“I had this Caetano Veloso song called ‘Segunda’ from Gal Costa’s Recanto that I wanted to open the record with. In my mind, that is a great opening because it’s just a nice, solid drum jam with some soloing… an introduction to the orchestra kind of thing. And it’s also a song that I just love. The piece called ‘Headdress,’ was my smooth sort of dub, sumptuous drifting-in-amber kind of groove number, inspired by all kinds of stuff.

“I know I was very inspired by Jeff Parker’s The New Breed, but also Esperanza Spalding from her 12 Little Spells. Recently, we were just sitting around watching videos that we enjoy and realized that Flying Lotus’ ‘Coronus, the Terminator’ is also another jumping off point.

“When I think back on it, that’s really all I brought in… and ‘Princess Phone.’ Both ‘Princess Phone’ and ‘Passed Down’ had more writing.

“I edited out this excess in post-production, where I just was like, ‘What was I thinking?’ ‘Passed Down’ had this whole B section with all these Ralph Towner chords. And it just sounded overwritten to me. So Eli and I chopped it away. And the rest was improvised and there were no instructions for the improvisations other than the one that I ended up calling ‘A Place On the Moon,’ where I just said to everyone … space.

“The rest of them all had BPMs as the only parameter… beats per minute… in a click in our headphones. The amusing thing is that the longest piece, which is track four, which I decided to call ‘Stump the Panel’ for some reason was a very long improv. I would say to Eli, ‘Eli… 99,’ or something. He’d put 99 BPMs in our phones. The idea was that I was going to just use tiny chunks of them and collage them at some point to make a very potentially kaleidoscopic and somewhat jarring musical experience.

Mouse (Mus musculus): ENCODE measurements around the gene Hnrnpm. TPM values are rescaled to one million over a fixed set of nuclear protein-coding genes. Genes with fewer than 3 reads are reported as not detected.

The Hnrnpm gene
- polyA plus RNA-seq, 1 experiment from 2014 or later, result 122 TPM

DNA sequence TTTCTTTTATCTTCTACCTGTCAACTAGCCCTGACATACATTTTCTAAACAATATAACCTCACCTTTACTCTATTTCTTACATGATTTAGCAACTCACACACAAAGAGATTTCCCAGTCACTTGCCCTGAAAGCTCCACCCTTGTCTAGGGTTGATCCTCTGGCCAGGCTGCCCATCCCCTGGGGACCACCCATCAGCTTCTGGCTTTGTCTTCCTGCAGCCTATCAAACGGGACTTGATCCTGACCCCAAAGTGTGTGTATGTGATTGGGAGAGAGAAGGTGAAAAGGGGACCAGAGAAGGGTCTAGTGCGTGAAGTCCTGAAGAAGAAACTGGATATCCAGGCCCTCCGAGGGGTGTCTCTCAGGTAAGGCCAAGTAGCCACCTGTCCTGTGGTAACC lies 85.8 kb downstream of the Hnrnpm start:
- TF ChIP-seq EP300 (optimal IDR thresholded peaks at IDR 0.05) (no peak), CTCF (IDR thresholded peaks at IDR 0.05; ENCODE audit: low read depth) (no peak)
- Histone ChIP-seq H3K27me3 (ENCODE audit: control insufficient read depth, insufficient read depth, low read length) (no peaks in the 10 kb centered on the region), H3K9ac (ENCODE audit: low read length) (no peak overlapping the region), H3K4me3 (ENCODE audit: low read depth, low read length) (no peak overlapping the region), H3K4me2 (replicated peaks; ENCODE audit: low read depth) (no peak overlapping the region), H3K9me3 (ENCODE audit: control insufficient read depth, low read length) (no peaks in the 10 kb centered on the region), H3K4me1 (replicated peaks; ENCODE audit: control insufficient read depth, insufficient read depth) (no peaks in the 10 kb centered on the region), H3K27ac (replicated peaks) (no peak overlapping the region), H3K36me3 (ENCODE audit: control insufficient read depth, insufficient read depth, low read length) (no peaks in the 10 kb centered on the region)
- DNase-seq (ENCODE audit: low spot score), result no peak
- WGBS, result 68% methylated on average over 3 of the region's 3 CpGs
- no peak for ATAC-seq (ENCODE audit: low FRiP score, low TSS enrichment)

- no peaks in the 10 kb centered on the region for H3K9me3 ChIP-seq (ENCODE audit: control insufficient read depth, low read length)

“But Scott forgot to turn his click [track] up… at all. So he started playing this whole other groove. We were looking at each other wondering ‘what is happening?’ We just turned our click down and soldiered on and all this cool stuff happened. So the improvs that you hear – ‘The Pleather Patrol,’ ‘A Place On the Moon’ and ‘Stump the Panel’ are edited.

“There are some strategic mutes because I wanted the listener to be able to potentially have desire to hear it again, you know? I’m trying to make it a nice listening experience. But they had to be shorter anyway. I didn’t change the sequence of any of them in terms of the trajectory or the course of events. It was unchanged.